Elevated IgG responses in infants are associated with reduced prevalence of Mycobacterium tuberculosis infection
Research output: Contribution to journal › Article › peer-review
- Institute of Infectious Disease and Molecular Medicine/Division of Immunology, University of Cape Town, Cape Town, South Africa.
- South African Tuberculosis Vaccine Initiative (SATVI), Department of Pathology, Institute of Infectious Disease, Molecular Medicine and University of Cape Town, Cape Town, South Africa.
- The Jenner Institute, University of Oxford, Oxford, United Kingdom.
- Laboratory of Molecular and Experimental Immunology and Neurogenetics, UMR 7355, CNRS-University of Orleans and Le Studium Institute for Advanced Studies, Orléans, France.
Background: It is unclear whether antibodies can prevent Mycobacterium tuberculosis (Mtb) infection. In this study, we examined the relationship between total plasma IgG levels, IgG elicited by childhood vaccines and soil-transmitted helminths, and Mtb infection prevalence, defined by positive QuantiFERON (QFT) test.
Methods: We studied 100 Mtb uninfected infants, aged 4-6 months. Ten infants (10%) converted to positive QFT test (QFT+) within 2 years of follow-up for Mtb infection. Antibody responses in plasma samples acquired at baseline and tuberculosis investigation were analyzed by enzyme-linked immunosorbent assay and ImmunoCAP® assay.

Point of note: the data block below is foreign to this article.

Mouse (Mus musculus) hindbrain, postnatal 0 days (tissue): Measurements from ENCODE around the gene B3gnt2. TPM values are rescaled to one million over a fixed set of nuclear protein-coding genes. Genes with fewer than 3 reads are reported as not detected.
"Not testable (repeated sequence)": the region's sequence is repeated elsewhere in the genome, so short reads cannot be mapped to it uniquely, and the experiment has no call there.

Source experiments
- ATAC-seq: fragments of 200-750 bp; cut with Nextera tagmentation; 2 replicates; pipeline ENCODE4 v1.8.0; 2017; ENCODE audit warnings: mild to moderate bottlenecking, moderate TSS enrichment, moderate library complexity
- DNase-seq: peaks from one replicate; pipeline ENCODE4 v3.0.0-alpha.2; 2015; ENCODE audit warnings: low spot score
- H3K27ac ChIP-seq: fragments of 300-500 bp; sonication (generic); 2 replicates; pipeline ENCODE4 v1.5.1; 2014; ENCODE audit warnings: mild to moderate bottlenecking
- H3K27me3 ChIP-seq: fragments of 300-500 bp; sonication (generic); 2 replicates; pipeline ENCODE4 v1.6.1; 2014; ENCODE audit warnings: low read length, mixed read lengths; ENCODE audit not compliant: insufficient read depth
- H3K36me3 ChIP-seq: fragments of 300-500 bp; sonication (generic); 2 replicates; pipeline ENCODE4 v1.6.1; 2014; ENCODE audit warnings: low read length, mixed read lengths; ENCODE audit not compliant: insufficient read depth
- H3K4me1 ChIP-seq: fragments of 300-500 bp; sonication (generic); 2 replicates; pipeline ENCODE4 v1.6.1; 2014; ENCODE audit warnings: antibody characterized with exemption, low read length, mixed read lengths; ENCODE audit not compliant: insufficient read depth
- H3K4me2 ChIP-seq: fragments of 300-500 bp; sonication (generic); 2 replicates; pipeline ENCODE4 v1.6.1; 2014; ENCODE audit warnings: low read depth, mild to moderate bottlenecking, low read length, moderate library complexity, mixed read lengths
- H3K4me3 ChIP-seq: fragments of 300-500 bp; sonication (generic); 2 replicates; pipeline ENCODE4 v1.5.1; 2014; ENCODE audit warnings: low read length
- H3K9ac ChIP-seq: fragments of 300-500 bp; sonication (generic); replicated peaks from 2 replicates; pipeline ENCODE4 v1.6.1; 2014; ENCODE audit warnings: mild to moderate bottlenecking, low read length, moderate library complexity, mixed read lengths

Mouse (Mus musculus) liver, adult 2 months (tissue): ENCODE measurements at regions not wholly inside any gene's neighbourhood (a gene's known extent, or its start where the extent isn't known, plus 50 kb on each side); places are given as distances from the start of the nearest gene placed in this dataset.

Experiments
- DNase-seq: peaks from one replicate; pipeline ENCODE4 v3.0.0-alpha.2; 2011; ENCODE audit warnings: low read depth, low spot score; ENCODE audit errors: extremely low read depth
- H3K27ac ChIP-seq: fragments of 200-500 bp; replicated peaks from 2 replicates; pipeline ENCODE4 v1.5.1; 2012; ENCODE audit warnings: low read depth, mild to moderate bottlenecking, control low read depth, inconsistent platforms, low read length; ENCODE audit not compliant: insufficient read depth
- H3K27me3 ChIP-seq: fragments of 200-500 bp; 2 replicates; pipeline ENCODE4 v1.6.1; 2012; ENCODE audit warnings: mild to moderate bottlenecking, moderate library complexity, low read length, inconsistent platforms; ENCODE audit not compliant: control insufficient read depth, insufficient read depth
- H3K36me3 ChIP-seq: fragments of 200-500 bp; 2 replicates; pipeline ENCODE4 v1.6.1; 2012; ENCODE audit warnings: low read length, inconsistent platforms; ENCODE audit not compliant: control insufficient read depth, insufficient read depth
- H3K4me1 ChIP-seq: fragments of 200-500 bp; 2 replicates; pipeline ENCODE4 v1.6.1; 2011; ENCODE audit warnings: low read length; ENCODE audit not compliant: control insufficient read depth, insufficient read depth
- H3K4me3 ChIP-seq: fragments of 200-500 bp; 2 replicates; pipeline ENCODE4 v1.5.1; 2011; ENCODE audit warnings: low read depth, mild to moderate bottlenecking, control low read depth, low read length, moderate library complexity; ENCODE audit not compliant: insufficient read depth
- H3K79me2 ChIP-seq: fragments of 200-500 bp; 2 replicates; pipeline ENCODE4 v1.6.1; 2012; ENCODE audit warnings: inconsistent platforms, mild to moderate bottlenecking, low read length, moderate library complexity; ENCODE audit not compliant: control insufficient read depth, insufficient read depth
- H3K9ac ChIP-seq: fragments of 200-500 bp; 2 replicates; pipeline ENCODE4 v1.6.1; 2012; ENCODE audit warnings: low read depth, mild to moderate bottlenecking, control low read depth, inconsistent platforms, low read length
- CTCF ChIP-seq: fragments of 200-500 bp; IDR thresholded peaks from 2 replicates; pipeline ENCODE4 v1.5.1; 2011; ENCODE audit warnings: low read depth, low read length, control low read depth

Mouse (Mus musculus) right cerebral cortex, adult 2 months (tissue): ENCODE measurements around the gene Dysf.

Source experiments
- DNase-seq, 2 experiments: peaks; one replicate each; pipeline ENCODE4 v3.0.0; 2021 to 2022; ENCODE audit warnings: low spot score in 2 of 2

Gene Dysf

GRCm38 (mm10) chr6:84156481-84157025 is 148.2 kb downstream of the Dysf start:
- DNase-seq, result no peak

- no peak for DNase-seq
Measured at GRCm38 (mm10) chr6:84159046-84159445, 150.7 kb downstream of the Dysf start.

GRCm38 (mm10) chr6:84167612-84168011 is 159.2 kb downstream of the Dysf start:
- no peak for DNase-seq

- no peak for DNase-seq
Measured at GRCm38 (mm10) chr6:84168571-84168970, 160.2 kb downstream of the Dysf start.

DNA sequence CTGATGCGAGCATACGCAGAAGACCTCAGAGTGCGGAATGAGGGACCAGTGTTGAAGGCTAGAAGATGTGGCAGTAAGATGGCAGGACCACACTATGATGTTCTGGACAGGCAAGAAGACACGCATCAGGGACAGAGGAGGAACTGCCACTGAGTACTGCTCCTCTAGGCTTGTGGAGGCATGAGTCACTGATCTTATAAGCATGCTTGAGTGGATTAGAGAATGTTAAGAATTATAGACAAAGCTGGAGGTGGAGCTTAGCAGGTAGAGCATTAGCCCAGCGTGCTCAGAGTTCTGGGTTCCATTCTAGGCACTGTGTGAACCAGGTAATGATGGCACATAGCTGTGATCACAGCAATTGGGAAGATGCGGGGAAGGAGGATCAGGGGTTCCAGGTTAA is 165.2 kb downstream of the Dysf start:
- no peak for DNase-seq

Results: QFT- infants displayed a significant increase in total IgG titers when re-tested, compared to IgG titers at baseline, which was not observed in QFT+ infants. Bacille Calmette-Guérin (BCG) vaccine-specific IgG2 and live-attenuated measles vaccine-specific IgG were raised in QFT- infants, and infants who acquired an Mtb infection did not appear to launch a BCG-specific IgG2 response. IgG titers against the endemic helminth Ascaris lumbricoides increased from baseline to QFT re-testing in all infants.
Conclusion: These data show raised IgG associates with a QFT-status. Importantly, this effect was also associated with a trend showing raised IgG titers to BCG and measles vaccine. Our data suggest a possible protective association between raised antibody titers and acquisition of Mtb infection, potentially mediated by exposure to antigens both related and unrelated to Mtb.
|Number of pages||10|
|Journal||Frontiers in immunology|
|Publication status||Published - 2 Jul 2018|
- Mycobacterium tuberculosis infection, Antibody, Enzyme-linked immunosorbent assay, Bacille Calmette-Guérin, Vaccine, Helminth